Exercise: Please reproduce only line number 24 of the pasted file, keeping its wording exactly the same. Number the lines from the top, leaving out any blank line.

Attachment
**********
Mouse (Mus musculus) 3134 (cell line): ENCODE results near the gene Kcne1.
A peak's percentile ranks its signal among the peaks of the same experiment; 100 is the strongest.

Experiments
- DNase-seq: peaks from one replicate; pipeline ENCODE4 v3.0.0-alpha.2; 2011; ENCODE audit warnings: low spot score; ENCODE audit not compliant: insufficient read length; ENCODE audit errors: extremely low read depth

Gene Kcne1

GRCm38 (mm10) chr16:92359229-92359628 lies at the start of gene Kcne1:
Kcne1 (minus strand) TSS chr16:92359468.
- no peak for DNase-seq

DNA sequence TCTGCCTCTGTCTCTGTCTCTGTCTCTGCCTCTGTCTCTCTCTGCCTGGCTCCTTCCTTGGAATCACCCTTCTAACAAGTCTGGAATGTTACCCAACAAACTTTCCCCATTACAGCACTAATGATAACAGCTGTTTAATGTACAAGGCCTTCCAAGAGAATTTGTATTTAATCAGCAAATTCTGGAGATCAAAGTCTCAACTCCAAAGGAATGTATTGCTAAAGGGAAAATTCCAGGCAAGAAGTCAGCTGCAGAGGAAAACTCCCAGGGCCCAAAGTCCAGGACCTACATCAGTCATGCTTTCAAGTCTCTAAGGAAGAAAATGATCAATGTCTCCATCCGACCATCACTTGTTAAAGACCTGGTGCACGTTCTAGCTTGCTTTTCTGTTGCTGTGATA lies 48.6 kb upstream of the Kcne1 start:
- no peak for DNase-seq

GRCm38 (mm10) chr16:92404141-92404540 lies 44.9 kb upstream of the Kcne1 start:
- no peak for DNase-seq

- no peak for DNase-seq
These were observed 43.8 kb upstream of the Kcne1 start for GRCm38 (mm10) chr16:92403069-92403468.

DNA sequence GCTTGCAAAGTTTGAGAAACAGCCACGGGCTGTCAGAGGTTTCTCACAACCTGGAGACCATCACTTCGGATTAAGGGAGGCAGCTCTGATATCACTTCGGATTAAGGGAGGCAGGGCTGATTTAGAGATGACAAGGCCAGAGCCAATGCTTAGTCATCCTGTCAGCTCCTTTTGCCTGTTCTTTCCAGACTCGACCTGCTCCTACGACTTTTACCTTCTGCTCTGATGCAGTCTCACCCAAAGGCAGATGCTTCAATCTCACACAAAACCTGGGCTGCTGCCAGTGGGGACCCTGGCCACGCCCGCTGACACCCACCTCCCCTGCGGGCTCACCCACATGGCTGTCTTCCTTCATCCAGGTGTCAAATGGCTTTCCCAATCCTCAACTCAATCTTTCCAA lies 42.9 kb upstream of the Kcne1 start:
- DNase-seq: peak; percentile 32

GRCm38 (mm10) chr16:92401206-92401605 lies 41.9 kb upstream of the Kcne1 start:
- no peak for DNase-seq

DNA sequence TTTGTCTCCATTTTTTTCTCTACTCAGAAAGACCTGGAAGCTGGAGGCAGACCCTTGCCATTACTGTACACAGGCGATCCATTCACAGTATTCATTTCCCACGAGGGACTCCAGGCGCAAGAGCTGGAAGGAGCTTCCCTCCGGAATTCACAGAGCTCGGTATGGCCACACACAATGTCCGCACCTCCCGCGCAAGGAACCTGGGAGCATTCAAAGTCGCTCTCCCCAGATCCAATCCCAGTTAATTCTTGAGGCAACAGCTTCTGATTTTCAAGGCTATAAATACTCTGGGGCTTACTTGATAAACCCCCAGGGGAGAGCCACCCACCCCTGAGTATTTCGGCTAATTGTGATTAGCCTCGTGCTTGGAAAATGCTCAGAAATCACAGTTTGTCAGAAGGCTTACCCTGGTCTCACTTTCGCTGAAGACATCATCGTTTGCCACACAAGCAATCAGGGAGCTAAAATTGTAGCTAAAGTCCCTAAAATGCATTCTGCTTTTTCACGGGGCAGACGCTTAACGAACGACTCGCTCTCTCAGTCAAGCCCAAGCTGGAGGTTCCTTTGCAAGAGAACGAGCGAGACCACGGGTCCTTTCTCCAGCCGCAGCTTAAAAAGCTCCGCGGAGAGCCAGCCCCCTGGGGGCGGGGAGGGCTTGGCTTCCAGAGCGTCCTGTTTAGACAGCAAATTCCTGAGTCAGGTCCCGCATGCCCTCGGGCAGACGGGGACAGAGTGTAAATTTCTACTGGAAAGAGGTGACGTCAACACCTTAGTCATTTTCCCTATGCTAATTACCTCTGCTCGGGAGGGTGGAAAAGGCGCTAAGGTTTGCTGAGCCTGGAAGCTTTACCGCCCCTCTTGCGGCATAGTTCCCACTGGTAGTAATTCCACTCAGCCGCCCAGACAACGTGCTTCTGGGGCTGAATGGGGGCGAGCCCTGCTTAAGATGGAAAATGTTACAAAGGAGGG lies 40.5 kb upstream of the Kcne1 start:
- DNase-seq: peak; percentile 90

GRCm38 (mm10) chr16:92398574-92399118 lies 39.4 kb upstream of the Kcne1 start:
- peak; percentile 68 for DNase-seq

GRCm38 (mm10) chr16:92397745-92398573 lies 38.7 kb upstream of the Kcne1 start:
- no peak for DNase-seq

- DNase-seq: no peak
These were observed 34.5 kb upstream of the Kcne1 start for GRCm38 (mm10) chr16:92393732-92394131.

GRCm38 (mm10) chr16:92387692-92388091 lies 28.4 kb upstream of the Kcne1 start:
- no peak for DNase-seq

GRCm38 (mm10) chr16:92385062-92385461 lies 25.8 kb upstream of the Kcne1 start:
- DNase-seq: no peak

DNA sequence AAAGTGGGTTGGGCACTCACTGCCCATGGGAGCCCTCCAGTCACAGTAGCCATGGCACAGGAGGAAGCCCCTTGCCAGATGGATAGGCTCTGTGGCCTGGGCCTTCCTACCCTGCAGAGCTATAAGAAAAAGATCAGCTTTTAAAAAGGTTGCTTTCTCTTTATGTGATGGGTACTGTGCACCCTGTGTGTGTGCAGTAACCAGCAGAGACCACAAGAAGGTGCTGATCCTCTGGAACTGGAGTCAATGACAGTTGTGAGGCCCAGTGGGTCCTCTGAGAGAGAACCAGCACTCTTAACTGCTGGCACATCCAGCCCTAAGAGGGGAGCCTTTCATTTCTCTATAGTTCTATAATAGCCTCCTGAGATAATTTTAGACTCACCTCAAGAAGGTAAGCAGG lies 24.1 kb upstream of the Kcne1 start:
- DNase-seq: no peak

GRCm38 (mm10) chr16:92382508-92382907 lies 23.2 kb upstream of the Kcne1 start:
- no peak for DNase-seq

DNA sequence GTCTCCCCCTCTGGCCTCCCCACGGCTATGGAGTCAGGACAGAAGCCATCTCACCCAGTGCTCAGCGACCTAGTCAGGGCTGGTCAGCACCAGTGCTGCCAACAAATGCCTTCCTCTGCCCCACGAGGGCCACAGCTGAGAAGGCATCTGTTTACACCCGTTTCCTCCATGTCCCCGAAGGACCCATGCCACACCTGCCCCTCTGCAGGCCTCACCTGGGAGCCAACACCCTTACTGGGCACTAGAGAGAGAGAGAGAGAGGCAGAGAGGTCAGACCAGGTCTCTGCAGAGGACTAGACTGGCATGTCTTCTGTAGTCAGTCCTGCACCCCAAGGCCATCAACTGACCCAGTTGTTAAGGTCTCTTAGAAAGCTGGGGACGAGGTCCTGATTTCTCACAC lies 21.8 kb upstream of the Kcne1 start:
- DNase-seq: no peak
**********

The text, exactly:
- no peak for DNase-seq